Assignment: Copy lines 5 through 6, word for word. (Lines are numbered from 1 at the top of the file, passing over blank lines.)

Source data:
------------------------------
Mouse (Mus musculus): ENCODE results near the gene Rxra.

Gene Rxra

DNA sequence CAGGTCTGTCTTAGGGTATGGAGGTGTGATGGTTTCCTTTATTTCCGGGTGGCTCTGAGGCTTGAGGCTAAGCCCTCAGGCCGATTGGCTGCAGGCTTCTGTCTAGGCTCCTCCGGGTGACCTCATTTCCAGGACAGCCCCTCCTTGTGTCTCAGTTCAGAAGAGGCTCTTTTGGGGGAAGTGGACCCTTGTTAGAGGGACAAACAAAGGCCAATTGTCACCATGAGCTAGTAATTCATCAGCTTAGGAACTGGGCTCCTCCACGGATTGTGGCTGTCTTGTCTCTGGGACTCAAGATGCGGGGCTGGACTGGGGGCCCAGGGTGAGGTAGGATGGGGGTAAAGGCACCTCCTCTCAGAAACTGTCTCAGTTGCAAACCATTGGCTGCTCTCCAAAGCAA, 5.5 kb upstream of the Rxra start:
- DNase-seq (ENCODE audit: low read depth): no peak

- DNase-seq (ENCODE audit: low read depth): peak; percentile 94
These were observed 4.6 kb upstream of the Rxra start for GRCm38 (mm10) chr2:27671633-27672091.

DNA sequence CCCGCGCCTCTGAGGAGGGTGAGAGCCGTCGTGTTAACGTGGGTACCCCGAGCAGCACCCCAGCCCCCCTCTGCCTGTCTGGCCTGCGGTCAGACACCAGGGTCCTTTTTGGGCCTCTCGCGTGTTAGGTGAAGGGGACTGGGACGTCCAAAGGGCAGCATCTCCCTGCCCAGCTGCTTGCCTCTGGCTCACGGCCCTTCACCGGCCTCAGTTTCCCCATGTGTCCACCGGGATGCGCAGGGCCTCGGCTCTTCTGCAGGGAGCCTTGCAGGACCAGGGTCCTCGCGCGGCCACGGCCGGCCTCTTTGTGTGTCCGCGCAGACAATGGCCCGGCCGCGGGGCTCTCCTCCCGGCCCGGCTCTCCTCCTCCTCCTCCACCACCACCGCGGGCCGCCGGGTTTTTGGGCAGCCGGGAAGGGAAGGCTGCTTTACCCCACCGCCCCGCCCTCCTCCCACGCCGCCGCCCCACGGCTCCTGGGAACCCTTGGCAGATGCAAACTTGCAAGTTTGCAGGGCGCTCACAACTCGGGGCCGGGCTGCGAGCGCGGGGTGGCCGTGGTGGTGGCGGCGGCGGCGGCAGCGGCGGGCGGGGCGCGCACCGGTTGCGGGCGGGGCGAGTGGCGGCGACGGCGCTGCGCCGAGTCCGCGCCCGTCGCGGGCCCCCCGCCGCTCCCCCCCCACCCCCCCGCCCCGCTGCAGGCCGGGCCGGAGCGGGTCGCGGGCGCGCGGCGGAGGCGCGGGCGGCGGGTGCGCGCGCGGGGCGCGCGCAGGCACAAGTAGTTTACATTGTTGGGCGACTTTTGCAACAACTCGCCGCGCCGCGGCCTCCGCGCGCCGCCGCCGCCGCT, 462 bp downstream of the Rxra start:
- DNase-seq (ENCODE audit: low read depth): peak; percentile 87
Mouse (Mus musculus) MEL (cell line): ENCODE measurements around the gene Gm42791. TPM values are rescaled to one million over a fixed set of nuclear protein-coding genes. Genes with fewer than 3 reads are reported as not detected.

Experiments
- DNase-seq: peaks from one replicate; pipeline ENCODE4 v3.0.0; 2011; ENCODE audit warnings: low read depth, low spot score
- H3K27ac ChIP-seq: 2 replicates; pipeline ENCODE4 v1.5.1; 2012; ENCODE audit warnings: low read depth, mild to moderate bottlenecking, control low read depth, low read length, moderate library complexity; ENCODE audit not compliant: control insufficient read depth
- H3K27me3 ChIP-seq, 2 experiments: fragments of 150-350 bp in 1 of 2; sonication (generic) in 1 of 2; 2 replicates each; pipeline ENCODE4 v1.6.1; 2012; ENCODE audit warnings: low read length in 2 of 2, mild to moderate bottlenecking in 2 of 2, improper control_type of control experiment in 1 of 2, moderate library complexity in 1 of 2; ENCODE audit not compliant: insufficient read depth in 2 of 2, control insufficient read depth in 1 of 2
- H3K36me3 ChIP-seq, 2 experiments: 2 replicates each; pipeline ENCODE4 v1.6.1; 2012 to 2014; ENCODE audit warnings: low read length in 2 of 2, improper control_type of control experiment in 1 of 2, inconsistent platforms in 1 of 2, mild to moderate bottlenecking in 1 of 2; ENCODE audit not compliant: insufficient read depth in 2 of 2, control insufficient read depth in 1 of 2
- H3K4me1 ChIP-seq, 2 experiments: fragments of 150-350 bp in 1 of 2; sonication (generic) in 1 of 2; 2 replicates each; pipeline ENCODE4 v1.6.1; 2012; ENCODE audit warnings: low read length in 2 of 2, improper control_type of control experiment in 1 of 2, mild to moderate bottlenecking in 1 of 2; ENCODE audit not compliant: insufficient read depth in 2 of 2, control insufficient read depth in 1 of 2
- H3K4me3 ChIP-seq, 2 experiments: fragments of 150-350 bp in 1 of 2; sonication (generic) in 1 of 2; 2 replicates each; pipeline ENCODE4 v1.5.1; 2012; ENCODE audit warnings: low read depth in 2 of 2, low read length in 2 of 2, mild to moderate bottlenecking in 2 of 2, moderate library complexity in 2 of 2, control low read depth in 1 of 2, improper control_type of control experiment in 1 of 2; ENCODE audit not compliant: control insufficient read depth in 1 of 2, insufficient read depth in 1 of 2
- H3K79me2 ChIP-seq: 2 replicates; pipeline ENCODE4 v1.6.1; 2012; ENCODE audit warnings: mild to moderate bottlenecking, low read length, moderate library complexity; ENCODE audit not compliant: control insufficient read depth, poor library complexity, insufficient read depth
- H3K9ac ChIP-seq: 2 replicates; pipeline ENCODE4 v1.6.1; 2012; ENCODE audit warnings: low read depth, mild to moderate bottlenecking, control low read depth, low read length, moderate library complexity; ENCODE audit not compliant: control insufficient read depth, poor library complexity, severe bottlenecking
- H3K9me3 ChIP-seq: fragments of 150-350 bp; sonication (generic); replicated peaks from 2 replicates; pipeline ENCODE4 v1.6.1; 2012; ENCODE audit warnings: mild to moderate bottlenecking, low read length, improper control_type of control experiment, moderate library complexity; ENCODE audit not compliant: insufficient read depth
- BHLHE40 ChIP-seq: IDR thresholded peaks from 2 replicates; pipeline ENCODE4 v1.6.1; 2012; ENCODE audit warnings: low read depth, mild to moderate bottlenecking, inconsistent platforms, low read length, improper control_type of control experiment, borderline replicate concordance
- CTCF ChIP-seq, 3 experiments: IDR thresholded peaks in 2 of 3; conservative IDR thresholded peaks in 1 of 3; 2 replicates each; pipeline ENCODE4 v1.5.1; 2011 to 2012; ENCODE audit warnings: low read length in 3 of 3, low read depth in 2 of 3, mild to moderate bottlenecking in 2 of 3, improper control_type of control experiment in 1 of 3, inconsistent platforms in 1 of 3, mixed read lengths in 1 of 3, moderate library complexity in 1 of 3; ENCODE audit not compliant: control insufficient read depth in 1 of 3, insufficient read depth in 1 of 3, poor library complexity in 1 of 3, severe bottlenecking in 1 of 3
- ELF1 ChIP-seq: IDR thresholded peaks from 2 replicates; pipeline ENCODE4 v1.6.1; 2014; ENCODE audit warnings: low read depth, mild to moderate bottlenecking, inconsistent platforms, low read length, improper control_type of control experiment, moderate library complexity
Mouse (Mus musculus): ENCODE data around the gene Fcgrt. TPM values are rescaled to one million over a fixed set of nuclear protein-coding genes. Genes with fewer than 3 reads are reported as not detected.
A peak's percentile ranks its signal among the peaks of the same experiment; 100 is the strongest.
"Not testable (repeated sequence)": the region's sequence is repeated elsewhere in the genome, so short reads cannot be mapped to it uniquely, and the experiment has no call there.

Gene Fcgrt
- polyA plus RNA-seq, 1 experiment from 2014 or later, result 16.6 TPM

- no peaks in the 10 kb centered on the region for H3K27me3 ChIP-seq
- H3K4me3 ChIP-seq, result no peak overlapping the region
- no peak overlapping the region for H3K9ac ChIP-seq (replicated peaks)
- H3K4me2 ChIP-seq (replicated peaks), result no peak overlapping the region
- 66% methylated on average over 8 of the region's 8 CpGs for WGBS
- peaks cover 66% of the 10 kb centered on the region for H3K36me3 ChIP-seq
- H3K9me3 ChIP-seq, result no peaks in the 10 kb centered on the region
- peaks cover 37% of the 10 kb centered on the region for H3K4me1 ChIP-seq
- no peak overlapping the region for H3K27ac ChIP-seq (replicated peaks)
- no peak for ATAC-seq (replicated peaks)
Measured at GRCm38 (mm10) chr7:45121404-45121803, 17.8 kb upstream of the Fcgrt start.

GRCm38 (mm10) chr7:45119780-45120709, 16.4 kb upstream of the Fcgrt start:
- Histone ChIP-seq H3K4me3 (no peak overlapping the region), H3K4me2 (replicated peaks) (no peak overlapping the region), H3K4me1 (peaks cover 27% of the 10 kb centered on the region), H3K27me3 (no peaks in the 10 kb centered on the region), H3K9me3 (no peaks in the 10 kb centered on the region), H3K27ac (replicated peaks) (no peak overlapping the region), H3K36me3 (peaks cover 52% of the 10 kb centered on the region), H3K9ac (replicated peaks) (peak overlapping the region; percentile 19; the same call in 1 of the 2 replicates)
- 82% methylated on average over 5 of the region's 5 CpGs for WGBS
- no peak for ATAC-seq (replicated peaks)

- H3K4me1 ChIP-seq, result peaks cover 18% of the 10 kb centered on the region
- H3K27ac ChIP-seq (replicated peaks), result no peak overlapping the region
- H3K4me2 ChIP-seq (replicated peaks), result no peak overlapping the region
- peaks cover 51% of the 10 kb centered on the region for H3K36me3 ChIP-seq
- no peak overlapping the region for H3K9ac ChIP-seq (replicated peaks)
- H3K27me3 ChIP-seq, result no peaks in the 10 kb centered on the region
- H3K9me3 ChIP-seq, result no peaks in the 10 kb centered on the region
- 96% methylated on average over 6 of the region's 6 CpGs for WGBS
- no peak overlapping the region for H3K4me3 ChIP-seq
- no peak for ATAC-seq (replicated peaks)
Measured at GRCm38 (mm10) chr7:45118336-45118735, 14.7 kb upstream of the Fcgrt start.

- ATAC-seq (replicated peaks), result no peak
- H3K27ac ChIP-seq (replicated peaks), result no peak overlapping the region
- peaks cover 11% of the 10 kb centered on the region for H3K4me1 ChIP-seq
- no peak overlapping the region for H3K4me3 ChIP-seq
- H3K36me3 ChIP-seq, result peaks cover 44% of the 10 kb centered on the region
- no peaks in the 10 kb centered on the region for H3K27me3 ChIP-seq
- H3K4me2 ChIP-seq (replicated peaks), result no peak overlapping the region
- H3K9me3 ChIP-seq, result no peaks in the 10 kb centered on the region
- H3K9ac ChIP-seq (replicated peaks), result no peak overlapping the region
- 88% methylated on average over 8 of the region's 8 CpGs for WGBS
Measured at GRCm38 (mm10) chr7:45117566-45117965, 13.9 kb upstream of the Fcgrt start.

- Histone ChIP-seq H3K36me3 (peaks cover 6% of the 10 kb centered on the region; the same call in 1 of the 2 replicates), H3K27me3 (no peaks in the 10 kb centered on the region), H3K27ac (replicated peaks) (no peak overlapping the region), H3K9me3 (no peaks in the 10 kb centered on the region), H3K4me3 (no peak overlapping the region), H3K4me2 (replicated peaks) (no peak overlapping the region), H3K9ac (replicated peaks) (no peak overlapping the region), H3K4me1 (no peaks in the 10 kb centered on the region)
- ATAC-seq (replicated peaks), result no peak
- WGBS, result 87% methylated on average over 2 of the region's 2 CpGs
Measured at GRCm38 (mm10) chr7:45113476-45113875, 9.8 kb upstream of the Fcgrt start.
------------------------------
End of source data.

- DNase-seq (ENCODE audit: low read depth): peak; percentile 94
These were observed 4.6 kb upstream of the Rxra start for GRCm38 (mm10) chr2:27671633-27672091.